…from the NY Times….
….In an apparent show of force meant to prove to Mr. Trump that they were working on the problem, hundreds of Guatemalan police officers and homeland security agents conducted raids last week throughout the country on those suspected of human smuggling. And on Wednesday, the nation’s interior minister said that the country was looking into revising an agreement that allows for the free movement of its Central American neighbors.
In the week since Mr. Trump announced his tariff threat on Twitter, administration officials have said the Mexican government must secure its own border with Guatemala, through which many migrants travel on their way to the United States. They have demanded that Mexican officials crack down on transnational gangs that facilitate migrant travel. And they have insisted that Mexico agree to take in all of the asylum seekers who would otherwise claim refuge in the United States.
But officials have provided few other specifics about how Mexico could meet those goals quickly enough to stave off Mr. Trump’s anger. Mexico has already tried to secure its own southern border and has long fought transnational gangs.
In the past six months, the Mexican government has deported more than 80,500 migrants back to their homes in Central America and elsewhere, according to government data. During the same period, Mexican authorities detained about 400 people accused of trafficking migrants. And nearly 25,000 migrants applied for refuge in Mexico in the first five months of 2019.
“The Mexican government could interdict more migrants for sure, but they can’t just flip a switch and turn off the flow,” said Kevin Appleby, a veteran expert on migration.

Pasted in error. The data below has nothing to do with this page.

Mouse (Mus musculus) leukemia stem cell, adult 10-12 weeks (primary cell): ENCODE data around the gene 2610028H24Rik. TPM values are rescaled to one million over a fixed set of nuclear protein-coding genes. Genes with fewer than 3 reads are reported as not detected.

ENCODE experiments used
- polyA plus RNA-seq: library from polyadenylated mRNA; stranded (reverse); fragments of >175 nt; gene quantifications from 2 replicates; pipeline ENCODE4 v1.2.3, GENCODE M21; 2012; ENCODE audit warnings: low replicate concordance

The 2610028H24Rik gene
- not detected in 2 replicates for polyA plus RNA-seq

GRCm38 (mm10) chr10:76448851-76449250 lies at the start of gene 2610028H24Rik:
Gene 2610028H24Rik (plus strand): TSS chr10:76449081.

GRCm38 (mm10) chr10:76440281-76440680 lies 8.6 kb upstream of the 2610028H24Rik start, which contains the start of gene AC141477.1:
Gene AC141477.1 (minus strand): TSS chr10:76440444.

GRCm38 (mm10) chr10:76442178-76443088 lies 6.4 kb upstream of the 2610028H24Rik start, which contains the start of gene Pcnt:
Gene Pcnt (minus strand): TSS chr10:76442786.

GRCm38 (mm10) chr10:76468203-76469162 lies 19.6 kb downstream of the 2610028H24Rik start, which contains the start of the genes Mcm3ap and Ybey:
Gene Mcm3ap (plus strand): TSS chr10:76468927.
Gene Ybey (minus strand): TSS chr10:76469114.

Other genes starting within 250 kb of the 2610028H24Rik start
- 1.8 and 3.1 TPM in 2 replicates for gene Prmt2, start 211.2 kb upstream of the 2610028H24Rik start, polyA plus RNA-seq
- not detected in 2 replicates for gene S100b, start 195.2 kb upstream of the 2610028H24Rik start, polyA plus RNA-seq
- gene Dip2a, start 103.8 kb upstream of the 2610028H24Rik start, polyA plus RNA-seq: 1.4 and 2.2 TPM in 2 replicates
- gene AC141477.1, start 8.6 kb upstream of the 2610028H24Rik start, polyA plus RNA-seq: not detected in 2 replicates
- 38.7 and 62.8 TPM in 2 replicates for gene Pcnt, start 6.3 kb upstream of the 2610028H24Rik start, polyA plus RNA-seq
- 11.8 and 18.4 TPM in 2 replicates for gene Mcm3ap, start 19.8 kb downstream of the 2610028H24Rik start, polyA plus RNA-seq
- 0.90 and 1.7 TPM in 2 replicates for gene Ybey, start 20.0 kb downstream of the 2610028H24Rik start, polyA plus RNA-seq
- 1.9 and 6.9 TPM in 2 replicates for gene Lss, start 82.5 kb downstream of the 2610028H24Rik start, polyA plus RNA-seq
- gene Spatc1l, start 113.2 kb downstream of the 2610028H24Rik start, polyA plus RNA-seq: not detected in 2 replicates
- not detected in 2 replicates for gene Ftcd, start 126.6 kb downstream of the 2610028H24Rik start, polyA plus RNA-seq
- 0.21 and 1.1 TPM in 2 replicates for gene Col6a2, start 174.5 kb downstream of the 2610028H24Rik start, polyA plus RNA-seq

In Mexico, there is popular support for treating Central American migrants humanely, and many Mexicans do not want to see President Andrés Manuel López Obrador bow to the wishes of his counterpart in the United States.
“He’s between a rock and a hard place. He doesn’t want to be seen as being a toady to the United States,” said Doug Massey, a professor of sociology at Princeton University and a director of the Mexican Migration Project. “He doesn’t want to violate the human rights of Central Americans, who after all are simply escaping terrible conditions.”
Carlos Heredia, a professor at the Centro de Investigación y Docencia Económicas in Mexico City, said Tuesday that whatever action Mexico takes to prevent migration into the United States, it was unlikely to satisfy the president.
“If there is any logic to the way that President Trump handles policy, it’s that he likes conflict,” Mr. Heredia said. “I don’t think that there is a way to please Trump.”
Others said that it would take time for Mexico to make the changes the Trump administration was requesting.
“This is not going to happen in seven days,” said Arturo Sarukhan, a former Mexican ambassador to the United States. “You can’t enforce your way out of a migration crisis.”….